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Key results The Australia Institute surveyed a nationally representative sample of 1,001 Australians about their attitudes towards a windfall profits tax on the oil and gas industry to support Australian households. The results show that: Two in three (67%) Australians support the introduction of a windfall profits tax on the oil and gas industry to
Prime Minister Scott Morrison and Treasurer Josh Frydenberg have stated repeatedly that their government’s approach to stimulus spending in the wake of the covid crisis was for ‘temporary and targeted’ measures to boost economic activity in the short term without creating ‘structural pressure’ on the budget. For example, in announcing first of three stimulus packages
The Business Council of Australia (BCA) is again proposing a cut in company tax rates. There is little that is new: the BCA has been advocating this proposal or a similar one ever since it came into existence in the early 1980s. Currently, the BCA proposes to cut by way of increasing the threshold below
Proposals to halve the beer excise would cost around a billion dollars over the next five years and undermine policies to reduce the abuse of alcohol.
The stage 3 tax cuts will give occupations like CEOs of large corporations, surgeons, and federal politicians a $9,075 a year tax cut. While aged care workers, hairdressers, and café workers will get nothing. When the LMITO ends teachers, nurses and chefs will pay $1080 more in tax.
The stage 3 tax cuts will go mainly to male, high income taxpayers. Half will go to the top 10%, 72 per cent going to the top 20 per cent while the bottom half get only five per cent and the bottom 20 per cent get nothing. Men will get twice as much of the
An electorate analysis of the Federal Government’s current plan to scrap the LMITO (Low and Middle Income Tax Offset) after 2021-22, shows most taxpayers will be worse off when the legislated Stage 3 tax cuts to high income earners comes into effect in 2024-25. Key Findings: Scrapping the LMITO will see 90% of taxpayers pay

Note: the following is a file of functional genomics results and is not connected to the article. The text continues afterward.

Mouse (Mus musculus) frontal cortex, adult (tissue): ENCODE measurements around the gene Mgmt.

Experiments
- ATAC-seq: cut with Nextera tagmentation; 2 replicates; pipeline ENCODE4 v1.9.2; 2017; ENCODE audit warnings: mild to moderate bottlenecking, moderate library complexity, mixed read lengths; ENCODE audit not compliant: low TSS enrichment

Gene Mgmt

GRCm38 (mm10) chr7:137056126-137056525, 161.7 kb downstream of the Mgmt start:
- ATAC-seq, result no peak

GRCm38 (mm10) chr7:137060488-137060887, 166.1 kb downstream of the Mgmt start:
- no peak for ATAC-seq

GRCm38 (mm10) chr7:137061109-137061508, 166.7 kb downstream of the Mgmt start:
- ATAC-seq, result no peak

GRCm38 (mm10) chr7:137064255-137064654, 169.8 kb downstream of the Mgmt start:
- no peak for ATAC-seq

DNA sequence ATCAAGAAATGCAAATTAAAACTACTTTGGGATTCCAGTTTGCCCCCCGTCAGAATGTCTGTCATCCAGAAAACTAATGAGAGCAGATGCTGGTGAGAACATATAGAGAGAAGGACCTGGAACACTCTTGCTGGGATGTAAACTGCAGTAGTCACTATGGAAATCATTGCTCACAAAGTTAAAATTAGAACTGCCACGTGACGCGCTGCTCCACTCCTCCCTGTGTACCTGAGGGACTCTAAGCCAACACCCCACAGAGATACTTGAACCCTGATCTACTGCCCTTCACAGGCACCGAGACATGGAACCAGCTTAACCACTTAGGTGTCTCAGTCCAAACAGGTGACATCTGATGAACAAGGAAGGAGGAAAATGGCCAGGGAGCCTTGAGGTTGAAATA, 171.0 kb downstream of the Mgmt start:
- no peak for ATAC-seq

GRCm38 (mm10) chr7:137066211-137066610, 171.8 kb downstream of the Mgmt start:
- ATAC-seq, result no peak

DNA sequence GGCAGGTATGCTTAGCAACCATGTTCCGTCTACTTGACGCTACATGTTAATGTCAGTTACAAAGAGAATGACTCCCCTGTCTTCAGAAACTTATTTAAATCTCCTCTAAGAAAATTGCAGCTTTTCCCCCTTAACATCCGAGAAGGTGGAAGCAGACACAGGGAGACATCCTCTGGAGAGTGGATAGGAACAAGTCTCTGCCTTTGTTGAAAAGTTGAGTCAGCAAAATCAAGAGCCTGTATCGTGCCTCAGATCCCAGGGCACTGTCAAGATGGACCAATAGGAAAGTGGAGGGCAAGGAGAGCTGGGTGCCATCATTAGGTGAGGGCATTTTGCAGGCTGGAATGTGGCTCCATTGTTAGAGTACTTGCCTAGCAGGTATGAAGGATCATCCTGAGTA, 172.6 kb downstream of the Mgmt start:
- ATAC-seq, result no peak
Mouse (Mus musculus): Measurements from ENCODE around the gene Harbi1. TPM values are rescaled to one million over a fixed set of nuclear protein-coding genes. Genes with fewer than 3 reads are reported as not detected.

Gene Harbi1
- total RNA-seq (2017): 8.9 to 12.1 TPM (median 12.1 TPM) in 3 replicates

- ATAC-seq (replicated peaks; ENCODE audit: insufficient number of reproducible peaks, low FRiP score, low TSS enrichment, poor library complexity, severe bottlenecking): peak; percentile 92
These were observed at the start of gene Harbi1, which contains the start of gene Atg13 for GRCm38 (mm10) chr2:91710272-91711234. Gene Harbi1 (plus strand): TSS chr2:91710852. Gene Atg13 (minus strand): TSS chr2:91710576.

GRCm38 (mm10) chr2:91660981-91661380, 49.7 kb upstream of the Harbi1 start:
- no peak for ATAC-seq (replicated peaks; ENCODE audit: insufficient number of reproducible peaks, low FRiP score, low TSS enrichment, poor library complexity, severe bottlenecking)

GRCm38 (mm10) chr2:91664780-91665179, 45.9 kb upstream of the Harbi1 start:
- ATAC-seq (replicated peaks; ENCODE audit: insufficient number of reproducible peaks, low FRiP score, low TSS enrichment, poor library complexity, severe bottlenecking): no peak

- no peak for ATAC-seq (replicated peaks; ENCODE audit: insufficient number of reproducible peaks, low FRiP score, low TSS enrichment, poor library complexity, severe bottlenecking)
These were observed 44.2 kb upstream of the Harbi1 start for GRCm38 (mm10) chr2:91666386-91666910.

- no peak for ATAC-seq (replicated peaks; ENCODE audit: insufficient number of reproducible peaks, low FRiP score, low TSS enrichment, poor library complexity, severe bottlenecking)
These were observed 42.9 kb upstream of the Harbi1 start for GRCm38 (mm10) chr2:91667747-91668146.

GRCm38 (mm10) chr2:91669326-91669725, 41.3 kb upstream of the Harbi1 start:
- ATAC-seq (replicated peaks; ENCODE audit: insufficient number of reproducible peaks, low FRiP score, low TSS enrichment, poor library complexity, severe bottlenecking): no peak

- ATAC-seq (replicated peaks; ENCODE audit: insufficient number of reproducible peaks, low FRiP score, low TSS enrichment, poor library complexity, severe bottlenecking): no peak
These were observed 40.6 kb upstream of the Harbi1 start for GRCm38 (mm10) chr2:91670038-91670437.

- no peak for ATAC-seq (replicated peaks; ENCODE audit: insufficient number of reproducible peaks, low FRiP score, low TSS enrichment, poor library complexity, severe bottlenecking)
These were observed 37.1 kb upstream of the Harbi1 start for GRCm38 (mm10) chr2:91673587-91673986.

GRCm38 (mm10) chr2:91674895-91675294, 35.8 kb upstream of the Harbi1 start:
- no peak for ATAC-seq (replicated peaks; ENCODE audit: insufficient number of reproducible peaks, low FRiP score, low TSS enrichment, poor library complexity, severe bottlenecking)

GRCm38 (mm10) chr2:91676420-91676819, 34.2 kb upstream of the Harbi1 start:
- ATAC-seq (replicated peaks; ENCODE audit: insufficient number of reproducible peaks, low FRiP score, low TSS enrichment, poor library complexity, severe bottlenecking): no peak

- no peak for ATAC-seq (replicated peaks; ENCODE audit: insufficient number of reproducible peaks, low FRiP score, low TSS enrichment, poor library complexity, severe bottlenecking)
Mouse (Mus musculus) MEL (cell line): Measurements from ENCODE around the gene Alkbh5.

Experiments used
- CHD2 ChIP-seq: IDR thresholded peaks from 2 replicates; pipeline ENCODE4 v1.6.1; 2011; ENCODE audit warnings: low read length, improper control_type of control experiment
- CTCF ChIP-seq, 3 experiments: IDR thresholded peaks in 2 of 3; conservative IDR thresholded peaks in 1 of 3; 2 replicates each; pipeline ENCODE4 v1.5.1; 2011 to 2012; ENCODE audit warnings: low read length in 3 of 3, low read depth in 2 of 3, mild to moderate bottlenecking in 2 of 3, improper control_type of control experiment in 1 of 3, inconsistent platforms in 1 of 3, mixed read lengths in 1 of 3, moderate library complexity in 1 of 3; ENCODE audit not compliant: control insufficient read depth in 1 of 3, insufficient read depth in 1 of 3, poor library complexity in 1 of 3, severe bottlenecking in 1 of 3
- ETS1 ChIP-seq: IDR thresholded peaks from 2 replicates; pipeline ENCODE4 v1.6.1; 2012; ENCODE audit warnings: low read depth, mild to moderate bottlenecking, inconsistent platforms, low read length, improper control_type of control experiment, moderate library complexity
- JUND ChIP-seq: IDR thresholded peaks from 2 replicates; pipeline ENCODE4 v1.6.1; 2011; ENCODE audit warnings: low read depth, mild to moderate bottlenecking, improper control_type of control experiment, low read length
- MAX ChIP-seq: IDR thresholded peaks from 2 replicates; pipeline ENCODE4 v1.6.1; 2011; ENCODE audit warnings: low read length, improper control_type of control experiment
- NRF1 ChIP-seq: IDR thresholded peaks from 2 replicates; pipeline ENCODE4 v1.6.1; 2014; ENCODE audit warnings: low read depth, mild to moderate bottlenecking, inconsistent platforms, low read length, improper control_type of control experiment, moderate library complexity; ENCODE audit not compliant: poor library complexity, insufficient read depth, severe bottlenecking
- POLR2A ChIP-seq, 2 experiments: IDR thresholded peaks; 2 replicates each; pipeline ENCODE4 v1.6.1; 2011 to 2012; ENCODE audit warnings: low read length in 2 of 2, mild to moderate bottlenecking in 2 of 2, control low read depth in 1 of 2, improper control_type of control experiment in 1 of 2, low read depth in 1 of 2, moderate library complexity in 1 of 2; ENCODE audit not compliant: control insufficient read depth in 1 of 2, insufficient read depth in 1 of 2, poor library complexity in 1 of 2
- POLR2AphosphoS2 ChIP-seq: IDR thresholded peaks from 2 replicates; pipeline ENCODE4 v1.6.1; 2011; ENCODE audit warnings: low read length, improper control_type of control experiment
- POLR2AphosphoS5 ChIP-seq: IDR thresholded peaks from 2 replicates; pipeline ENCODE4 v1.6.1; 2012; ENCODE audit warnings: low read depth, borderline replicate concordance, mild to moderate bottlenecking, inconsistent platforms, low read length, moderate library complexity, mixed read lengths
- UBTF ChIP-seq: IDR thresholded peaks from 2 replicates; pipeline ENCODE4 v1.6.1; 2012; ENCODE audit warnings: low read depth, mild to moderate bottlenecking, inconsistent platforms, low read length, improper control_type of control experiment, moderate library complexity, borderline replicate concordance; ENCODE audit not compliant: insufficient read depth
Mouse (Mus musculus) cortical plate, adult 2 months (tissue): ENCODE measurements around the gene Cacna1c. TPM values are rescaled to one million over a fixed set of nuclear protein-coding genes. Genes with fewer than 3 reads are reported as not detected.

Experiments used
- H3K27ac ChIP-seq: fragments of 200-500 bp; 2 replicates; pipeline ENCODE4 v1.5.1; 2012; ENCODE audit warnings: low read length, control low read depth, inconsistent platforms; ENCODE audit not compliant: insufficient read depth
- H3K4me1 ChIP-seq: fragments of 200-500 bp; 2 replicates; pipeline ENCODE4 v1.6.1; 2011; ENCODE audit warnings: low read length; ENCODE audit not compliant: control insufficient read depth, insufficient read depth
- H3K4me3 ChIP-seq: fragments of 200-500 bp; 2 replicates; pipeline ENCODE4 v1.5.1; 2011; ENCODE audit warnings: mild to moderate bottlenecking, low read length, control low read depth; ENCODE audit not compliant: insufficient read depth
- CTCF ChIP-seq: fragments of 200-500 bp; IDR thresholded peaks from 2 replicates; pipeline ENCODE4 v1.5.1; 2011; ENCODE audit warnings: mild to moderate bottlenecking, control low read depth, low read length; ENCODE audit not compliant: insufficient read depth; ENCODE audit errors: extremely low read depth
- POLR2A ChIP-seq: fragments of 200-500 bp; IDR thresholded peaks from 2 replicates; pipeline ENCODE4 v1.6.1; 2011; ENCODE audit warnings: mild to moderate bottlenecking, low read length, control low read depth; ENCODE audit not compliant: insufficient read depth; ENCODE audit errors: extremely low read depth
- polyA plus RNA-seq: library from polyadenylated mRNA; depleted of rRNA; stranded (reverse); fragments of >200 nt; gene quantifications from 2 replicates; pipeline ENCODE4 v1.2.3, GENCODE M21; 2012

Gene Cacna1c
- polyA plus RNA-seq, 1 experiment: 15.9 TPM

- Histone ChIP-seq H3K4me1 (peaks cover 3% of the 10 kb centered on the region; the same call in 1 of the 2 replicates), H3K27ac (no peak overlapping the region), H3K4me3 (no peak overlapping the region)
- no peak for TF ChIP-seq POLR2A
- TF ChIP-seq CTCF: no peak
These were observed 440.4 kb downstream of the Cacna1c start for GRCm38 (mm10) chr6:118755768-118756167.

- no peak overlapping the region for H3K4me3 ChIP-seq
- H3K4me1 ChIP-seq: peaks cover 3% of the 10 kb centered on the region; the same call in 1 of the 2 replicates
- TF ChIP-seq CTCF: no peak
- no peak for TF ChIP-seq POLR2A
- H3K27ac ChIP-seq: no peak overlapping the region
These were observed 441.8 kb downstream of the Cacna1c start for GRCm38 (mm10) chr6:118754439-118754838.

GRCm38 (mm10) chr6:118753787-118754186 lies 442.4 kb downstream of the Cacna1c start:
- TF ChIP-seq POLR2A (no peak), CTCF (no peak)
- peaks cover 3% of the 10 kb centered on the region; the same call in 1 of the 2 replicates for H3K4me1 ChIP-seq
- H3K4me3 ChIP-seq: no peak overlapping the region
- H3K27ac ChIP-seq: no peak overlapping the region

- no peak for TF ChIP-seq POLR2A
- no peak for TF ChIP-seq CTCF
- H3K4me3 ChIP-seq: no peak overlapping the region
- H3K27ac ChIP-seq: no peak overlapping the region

The LNG industry portrays itself as essential to WA’s economy, a sentiment echoed by the WA Government. However, LNG industry contributes just 1% of the WA state budget and two thirds of Western Australia’s gas is effectively given away by the Western Australian and Australian Governments with almost no royalties or tax being paid. The
The Victorian Government’s policy of capping of local government rates revenue in Victoria is a regressive move on economic, social and democratic grounds. By arbitrarily tying the growth in total rates revenue in each local government area to price indexes, the state government restricts the ability of local governments to respond to the COVID-19 crisis
$3.9 billion has been spent by grants programs with ministerial discretion since 2013. $2.8 billion, or 71%, has been allocated to projects in Coalition seats. Funding has clearly favoured marginal seats at the expense of safe Labor seats and, in some cases, safe Coalition seats. In per capita terms, marginal Coalition seats have received $184
Australia’s universities were uniquely impacted by the COVID-19 pandemic and recession — including the closure of borders to most international students, the implementation of new COVID-safe instruction practices, and effective exclusion from Commonwealth support programs like JobKeeper. Now, 18 months after the borders were first closed, things are getting worse for universities, not better. New research from
In July 2021 The Australia Institute surveyed a representative sample of 599 South Australians. Respondents were asked which issue they considered to be the most important in state politics right now and a series of questions on a range of political issues. Results show that the three issues most likely to be deemed important by
How we tax has a big impact on our society. The decision of what and how much to tax is important. This paper provides policy makers with five principles to evaluate our taxation choices.